Photographer Re-imagines History in Gratiot, Ohio
A road trip to a small village in Central Ohio led photographer Laura Ruth Bidwell to create an exhibit based on imaginary characters portrayed by a pair of real-life Clevelanders. It's a story she shares in her new series, Gratiot, on view now at the Cleveland Print Room.
The process began a few years ago, when Bidwell paid a visit to Gratiot, Ohio, located in Licking and Muskingum counties. Like Lima, Bellfontaine and Versailles, Buckeyes have given the village's name a unique spin. The French would pronounce it "Gra-schwa or Gra-show" while Ohioans pronounce it "Gray-shot."
After her visit, Bidwell wanted to find out more about the name.
"There was indeed a Charles Gratiot. He was a fur trader and his son was a civil engineer, I believe who did map out parts of Ohio and Michigan. Probably that's why he left his name all over the place," Bidwell said.
Her 'Gratiot' series reimagines the history of the Gratiot family by creating two fictional characters with two local models.
"I figured because I had two muses who were dark and beautiful and mysterious that I would actually give them the name of Gratiot. So it's not only a place, it's also the names of these two fictional characters that I created based on the people I was actually photographing," Bidwell said.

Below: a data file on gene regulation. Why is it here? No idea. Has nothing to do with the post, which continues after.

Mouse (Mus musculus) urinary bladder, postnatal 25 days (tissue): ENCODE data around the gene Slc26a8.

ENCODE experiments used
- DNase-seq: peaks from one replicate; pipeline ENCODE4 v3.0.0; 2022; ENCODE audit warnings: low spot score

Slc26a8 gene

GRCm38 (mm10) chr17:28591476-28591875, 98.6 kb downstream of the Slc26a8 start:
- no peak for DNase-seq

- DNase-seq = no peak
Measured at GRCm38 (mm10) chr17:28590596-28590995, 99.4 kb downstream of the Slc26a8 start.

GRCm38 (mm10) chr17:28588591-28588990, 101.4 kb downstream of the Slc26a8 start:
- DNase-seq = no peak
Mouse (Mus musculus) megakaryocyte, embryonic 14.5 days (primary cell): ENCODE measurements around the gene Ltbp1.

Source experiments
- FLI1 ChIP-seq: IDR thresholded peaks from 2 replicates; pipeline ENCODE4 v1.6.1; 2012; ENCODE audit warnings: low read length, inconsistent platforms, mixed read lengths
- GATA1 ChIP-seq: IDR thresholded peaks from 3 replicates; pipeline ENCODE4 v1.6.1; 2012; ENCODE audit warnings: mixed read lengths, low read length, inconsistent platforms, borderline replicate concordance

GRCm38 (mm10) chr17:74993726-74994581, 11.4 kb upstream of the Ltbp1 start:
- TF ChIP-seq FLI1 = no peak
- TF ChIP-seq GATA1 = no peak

Her models are local art installers - David Russell Stempowski and Jane Baeslach. Once Bidwell decided to make her models fictional characters she created a narrative loosely based on Northeast Ohio filmmaker Jim Jarmusch's 'Only Lovers Left Alive.'
"I call it his love letter to analog. The main characters are vampires and they've lived for a long time. But that's not the point. The point is that they're glamorous and mysterious and they have this eternal life," Bidwell said.
Bidwell has laid the show out in a concise way to help viewers follow her Ohio Gothic narrative.
"These creatures, are they alive or are they dead? There are the people in the story and there are landscapes they may or may not have taken or seen and there's a picture of where they live," Bidwell said.
In the end, Bidwell admits that she's not really so interested in the process of photography. She's mostly interested in the person she's shooting.
"It doesn't matter if I'm a good photographer or not. It's really about who's sitting in front of my lens," Bidwell said.